India's Mars Orbiter Mission successfully completed its first course correction last week and is speeding away on its 10-month-long journey to the red planet. This is an opportune time to dispel myths and get a better perspective on the Indian space programme. Space exploration is an expensive but necessary venture, and primitive public narratives are resulting in lack of appreciation for real costs. As India aims to go back to the moon and send people into space, we should become comfortable when the Indian Space Research Organisation (Isro) spends more, delivers results and equips the nation for brave new worlds.
Perhaps for the first time for India, the space-versus-poverty debate in popular national and international discourse has shifted noticeably in favour of space.
Space exploration can never escape the limelight, unlike other fields of research, with both successes and failures being inevitably public. The "is it worth it?" question resurfaces like clockwork. Those convinced about the virtues of space exploration should not become complacent and think that the matter has been permanently settled in the country. The only way to do this is by encouraging Isro to foster a culture of openness, engage the public a lot more, and expand the civilian spin-offs of space exploration.
Much has been made of India's incredibly thrifty mission to mars costing the exchequer a mere $75 million (Rs 450 crore). But this is an underestimate, and the real cost of the mission may be double the number, if not more. The true economic cost of the Mars mission is the sum of its opportunity costs and its accounting costs. Let us leave aside opportunity costs for now, since they are difficult to compute. The accounting costs include money explicitly directed towards the programme, as well as the cost of various Isro resources whose time and efforts are used for the mission. For instance, salaries of Isro engineers, scientists and top officials are not covered under the Rs 450 crore number - nor is the use of Isro's advanced infrastructure facilities such as the Vikram Sarabhai Space Centre in Thiruvananthapuram or the autonomous Physical Research Laboratory at Ahmedabad.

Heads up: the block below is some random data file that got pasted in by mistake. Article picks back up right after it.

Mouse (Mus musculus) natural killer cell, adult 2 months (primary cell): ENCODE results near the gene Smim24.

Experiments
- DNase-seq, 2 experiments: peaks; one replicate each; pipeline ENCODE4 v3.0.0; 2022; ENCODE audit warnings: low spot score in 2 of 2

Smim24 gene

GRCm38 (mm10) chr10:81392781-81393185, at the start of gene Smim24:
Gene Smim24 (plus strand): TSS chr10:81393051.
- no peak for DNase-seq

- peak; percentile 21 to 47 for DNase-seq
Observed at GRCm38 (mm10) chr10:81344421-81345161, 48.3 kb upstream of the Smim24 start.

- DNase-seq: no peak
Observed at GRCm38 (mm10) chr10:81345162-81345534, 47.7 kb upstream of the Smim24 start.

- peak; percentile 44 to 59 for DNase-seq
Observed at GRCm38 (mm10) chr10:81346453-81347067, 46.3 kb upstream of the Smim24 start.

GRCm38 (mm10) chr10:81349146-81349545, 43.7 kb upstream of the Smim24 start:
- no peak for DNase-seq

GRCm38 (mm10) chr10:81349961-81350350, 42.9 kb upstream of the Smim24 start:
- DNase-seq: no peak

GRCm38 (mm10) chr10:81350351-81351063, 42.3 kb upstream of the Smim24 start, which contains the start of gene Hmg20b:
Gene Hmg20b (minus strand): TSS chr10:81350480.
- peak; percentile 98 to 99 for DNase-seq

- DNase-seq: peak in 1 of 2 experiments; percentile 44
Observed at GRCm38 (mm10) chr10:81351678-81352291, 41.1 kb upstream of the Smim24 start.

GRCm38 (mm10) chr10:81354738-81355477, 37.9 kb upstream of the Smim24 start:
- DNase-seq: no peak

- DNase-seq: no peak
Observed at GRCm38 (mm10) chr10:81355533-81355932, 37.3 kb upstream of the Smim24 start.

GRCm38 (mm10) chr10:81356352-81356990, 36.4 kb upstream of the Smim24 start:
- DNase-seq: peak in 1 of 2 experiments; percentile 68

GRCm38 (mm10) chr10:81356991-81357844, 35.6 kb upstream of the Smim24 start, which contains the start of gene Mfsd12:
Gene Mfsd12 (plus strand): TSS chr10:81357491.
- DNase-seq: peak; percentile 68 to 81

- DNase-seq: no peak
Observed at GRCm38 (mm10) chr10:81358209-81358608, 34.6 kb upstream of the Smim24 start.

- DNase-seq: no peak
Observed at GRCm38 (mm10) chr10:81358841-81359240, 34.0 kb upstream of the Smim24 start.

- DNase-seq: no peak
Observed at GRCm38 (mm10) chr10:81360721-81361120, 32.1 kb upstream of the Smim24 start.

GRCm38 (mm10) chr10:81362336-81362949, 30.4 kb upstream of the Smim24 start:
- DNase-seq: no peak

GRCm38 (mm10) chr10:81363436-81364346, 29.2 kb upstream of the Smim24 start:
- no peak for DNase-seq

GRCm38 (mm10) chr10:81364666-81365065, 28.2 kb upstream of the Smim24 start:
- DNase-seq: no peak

A reading of Isro's 2013-14 outcome budget tells us why it is inaccurate to repeat the official line that the organisation spent only Rs 450 crore on the Mars mission. Isro's budget for the current fiscal year is a little more than Rs 6,700 crore, which is spent under 69 expenditure heads - of which Mars is just one.
Apart from these heads, the department of space also funds five autonomous institutions.
There are 11 other heads of expenditure under which activities have been carried out either in the current fiscal year or in 2012-13 towards the Mars mission. This includes efforts by Isro's Inertial Systems Unit, which helped the mission develop navigation capabilities; the Liquid Propulsion Systems Centre, which worked on fuelling the mission; and ISTRAC (Isro's Telemetry, Tracking and Command Network), which is planning and tracking the vehicle's movement through space.
There are also three direction and administration expense heads, which include the space secretariat, public relations and that of the top administration of Isro, most of whose efforts over the last few months have been on the Mars mission.
Now, this is not to say that all these 11 other heads of expenditure have spent all their funds only on this programme. However, there is insufficient information in the public domain to estimate exactly how much Isro spent on the Mars mission. The outcome budget tells us that the expense is a lot more than Rs 450 crore.
It is unfortunate that we make a virtue of low-cost successes in India rather than aiming for the best. An underestimation of expenses is inevitable in such a culture. This is unnecessary to sell the Mars mission to the Indian public. Apart from providing technological support to India's development and security needs, the space programme is a source of inspiration for scientific curiosity like no other. This is necessary for any growing nation to embrace a knowledge economy. While we may have plenty of challenges to address down on Earth, we have to keep looking up at the stars in order to pull ourselves up. There are no short cuts in the pursuit of excellence and no brownie points for cutting costs illegitimately.
With China making the first soft landing on the moon in 37 years and India planning the same in the next two years, it is easy to get lost in lazy metaphors of a space race among growing nations. A national space programme is more like running a marathon. It is not so much about Indians finishing in the top three, but we will be more fit and healthy simply because we ran. And when we are committed to running this space marathon, we have to spend what it takes and train to the best of our ability in order to run it.
The writer is policy research manager at the Takshashila Institution